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From Bloody Sunday to Black Lives Matter, the role of the Black Church shifts

“Church tradition is strongly focused on a single male leader,” explains Janaya Khan, International Ambassador for Black Lives Matter. “This movement that we have now in Black Lives Matter has been led and informed by women, gays and transgenders – you know, the despised despised.”

The tension is indicative of a larger, ongoing conflict between activists, religious centers and age groups. Some organizers feel alienated by parts of the doctrines of the Black Church and religious people struggle with how to embrace the Black Lives Matter movement and all its members.

Some members of the old Black Church Guard say that dynamism has always been part of the debate between churches and movement leaders, or between churches, about the best way to get involved in the pursuit of civil rights.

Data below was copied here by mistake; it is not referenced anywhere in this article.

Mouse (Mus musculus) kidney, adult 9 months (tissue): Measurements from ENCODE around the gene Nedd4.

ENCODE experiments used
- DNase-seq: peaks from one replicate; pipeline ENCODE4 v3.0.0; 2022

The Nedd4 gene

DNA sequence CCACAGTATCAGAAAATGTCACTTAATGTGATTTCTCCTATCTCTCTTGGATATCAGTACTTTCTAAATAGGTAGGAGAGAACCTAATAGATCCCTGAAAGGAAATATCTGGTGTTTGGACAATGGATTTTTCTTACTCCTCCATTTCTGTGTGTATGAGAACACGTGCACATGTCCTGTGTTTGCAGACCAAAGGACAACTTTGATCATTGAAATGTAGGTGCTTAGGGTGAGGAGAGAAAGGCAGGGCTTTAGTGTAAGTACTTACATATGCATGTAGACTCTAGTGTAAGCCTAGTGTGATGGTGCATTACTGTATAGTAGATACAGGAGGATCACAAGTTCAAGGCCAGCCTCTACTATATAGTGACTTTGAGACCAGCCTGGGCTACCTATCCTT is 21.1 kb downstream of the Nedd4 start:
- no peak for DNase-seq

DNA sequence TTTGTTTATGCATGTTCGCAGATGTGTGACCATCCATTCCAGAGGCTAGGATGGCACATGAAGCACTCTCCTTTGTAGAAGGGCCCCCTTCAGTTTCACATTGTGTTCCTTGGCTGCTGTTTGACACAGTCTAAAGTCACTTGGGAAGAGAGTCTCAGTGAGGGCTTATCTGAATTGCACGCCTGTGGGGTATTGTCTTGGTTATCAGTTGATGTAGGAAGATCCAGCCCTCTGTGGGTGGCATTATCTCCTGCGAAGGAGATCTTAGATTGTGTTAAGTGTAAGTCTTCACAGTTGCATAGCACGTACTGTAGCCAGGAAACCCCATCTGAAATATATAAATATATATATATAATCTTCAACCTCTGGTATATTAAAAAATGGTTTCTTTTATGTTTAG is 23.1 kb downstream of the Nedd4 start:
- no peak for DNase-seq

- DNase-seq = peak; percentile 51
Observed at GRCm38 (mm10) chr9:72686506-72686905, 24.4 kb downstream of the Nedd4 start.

Lewis died of pancreatic cancer on July 17, the same day his friend and co-activist, Reverend CT Vivian died. Like many titans in the struggle for black civil rights in the 1960s, Lewis and Vivian’s connections to the Church were inseparable from their organization.

Lewis, whose higher education started at a Baptist college, grew up preach to the chickens on his family farm and considered a career in church before going into politics. Vivian himself was a minister in addition to his work as a political strategist and hosted Nashville’s first desegregation sit-ins while still in seminary. King once called Vivian “the greatest preacher to ever live.”